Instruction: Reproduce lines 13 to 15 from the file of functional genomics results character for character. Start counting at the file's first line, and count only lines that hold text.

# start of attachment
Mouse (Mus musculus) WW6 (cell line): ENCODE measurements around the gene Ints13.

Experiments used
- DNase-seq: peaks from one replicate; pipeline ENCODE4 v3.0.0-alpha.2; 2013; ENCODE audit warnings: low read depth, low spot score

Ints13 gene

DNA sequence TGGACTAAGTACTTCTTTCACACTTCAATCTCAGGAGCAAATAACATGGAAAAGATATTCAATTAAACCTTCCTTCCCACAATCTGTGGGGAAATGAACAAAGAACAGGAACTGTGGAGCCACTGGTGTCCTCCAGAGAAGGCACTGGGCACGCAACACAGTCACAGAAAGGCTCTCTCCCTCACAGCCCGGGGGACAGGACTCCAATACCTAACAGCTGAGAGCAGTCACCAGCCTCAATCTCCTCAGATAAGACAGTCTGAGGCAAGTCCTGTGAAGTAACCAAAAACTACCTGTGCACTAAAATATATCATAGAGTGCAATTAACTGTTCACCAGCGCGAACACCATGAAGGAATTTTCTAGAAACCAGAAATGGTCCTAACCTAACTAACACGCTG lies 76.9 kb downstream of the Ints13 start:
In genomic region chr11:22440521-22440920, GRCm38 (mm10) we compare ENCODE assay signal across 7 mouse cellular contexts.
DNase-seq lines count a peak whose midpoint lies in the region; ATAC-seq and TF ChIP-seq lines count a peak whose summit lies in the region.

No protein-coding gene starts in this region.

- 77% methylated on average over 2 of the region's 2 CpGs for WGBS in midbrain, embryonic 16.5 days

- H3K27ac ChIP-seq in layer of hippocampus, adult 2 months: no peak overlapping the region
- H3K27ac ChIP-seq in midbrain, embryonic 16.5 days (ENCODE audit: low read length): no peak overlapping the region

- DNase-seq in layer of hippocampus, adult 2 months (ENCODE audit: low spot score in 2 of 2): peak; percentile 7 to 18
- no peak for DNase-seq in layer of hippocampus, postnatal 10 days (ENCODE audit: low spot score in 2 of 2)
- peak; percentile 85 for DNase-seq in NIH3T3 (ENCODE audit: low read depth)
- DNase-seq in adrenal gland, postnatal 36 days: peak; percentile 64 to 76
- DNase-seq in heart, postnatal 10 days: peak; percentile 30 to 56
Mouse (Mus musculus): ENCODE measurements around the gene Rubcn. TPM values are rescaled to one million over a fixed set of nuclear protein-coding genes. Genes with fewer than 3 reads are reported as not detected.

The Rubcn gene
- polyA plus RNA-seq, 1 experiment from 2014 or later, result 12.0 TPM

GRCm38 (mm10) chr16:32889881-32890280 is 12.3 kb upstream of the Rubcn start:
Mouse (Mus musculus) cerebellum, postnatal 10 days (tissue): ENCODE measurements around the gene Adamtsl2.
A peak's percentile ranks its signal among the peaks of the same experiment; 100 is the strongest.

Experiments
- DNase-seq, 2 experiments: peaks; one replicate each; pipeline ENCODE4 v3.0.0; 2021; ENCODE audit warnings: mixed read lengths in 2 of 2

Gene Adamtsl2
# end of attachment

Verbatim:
- no peak for DNase-seq in layer of hippocampus, postnatal 10 days (ENCODE audit: low spot score in 2 of 2)
- peak; percentile 85 for DNase-seq in NIH3T3 (ENCODE audit: low read depth)
- DNase-seq in adrenal gland, postnatal 36 days: peak; percentile 64 to 76